Journal Article

Decision making in Child Protection: The Use of Theoretical, Empirical and Procedural Knowledge by Novices and Experts and Implications for Fieldwork Placement

JULIE DRURY-HUDSON

in The British Journal of Social Work

Published on behalf of British Association of Social Workers

Volume 29, issue 1, pages 147-169
Published in print February 1999 | ISSN: 0045-3102
Published online February 1999 | e-ISSN: 1468-263X | DOI: http://dx.doi.org/10.1093/oxfordjournals.bjsw.a011423
Decision making in Child Protection: The Use of Theoretical, Empirical and Procedural Knowledge by Novices and Experts and Implications for Fieldwork Placement

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This paper is concerned with the process of decision making in child protection, particularly as it relates to the decision whether or not to remove a child from home. The study compared a group of novice social workers with expert practitioners, placing a particular focus on the types of knowledge that novices draw upon when making such decisions.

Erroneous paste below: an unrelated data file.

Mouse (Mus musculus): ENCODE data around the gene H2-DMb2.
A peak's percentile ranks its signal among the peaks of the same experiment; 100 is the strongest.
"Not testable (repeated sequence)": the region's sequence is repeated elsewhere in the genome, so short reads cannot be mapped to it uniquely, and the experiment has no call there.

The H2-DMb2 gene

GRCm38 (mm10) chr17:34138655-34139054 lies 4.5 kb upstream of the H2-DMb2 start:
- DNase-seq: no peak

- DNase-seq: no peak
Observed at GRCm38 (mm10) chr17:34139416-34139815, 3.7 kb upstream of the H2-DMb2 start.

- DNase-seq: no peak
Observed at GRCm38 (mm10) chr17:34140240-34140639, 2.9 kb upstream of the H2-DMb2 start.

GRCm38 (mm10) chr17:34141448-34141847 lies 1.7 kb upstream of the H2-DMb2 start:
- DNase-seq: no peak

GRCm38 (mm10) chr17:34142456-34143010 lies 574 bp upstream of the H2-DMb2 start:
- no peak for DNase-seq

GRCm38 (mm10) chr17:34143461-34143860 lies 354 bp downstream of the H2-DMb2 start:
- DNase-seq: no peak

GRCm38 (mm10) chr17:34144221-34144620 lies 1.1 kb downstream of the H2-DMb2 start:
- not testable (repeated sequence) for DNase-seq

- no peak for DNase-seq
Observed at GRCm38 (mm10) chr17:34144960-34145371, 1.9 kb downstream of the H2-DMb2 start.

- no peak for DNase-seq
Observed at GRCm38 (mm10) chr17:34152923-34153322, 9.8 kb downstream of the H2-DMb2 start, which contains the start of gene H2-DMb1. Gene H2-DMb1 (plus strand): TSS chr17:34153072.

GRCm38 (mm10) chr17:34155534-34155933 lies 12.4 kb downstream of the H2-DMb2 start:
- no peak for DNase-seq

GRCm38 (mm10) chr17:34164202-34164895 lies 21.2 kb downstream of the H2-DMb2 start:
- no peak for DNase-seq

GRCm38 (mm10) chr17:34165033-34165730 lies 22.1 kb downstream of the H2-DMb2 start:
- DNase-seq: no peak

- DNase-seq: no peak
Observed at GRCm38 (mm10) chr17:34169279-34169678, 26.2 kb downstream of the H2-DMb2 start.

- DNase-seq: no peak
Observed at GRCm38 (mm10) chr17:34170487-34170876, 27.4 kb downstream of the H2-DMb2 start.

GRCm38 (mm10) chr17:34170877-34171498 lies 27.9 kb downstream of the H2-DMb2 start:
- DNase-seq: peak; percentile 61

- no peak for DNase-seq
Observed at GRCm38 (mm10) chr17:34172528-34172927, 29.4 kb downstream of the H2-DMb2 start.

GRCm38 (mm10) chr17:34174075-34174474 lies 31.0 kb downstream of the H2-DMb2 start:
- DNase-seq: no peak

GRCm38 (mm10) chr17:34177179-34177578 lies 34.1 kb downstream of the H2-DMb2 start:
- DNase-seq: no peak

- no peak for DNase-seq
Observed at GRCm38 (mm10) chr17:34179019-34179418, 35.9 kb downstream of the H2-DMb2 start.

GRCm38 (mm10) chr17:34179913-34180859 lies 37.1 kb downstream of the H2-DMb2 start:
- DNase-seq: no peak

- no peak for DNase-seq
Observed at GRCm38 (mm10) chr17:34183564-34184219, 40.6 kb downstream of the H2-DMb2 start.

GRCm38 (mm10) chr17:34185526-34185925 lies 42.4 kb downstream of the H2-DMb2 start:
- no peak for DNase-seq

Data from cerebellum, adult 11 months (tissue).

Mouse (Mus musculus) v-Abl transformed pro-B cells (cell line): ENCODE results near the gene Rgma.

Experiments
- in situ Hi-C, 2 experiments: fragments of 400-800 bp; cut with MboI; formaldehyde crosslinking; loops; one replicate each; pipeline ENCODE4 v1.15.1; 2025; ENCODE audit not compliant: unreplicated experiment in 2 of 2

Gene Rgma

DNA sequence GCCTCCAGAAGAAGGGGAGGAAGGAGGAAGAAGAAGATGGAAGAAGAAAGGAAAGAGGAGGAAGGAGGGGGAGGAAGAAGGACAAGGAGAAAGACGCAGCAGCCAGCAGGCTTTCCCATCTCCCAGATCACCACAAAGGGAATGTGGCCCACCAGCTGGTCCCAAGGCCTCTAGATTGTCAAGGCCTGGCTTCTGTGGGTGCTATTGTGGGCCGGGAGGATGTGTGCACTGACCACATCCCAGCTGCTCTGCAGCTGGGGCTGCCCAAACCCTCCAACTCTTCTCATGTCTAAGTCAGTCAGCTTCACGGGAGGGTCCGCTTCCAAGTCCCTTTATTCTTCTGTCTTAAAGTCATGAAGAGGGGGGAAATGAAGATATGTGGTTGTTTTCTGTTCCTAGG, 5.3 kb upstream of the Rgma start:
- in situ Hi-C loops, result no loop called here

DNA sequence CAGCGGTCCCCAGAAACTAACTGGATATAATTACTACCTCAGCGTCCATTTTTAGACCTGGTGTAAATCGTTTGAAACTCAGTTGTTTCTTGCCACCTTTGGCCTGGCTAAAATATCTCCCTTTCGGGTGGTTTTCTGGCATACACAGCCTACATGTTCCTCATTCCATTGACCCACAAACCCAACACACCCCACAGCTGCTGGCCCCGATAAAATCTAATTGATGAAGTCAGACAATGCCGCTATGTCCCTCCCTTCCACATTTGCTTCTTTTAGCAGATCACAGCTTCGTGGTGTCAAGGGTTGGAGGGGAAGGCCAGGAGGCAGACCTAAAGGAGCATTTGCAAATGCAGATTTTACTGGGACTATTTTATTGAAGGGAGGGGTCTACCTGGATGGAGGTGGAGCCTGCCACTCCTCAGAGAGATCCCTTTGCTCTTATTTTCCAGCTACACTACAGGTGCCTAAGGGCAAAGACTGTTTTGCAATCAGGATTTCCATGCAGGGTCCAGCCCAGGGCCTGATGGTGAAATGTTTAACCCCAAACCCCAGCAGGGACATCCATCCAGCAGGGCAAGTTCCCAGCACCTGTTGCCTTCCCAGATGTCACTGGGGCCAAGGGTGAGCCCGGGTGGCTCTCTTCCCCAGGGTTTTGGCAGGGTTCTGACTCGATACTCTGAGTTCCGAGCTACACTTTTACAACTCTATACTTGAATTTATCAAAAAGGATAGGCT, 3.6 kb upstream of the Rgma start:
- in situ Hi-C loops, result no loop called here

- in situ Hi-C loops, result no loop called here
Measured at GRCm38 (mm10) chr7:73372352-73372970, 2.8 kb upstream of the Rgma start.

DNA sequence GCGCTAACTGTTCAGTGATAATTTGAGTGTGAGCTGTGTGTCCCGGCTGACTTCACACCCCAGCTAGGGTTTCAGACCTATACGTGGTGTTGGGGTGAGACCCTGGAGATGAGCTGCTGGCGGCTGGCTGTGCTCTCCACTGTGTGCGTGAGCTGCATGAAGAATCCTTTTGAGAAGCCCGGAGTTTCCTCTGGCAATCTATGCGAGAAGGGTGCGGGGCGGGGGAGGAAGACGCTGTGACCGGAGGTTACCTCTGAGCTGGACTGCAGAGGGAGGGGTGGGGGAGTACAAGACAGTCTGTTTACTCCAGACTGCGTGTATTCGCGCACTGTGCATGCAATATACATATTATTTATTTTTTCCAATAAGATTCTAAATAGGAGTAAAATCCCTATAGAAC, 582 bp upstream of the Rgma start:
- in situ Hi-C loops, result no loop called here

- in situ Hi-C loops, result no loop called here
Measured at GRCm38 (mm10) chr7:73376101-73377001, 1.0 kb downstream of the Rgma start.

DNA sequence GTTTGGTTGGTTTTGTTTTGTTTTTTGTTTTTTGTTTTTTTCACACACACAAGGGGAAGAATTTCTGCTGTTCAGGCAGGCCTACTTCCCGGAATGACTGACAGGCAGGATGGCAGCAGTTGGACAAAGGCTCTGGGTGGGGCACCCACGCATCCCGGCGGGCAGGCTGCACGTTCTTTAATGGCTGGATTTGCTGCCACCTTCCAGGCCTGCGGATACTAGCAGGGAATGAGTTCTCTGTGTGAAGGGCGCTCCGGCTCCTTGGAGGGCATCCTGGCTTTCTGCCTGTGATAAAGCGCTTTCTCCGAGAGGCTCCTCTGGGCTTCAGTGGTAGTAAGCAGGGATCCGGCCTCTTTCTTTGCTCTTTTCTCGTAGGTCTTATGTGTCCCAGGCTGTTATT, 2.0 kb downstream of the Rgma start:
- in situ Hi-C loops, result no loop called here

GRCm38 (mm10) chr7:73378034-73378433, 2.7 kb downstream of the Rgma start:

A three-stage, qualitative methodology was employed to investigate child protection decision making. All parts of the study utilized a case vignette of a neglect scenario. This paper reports on some of the findings in respect of the use of theoretical, empirical and procedural knowledge.

The findings suggest that novices tend to lack a clear understanding of the factors that are associated with child maltreatment. While they have a superficial awareness of the concept of risk assessment, they have an inability to weigh factors appropriately and to apply this to their practice.

The implications of these findings are discussed in relation to field education.

Journal Article.  0 words. 

Subjects: Social Work

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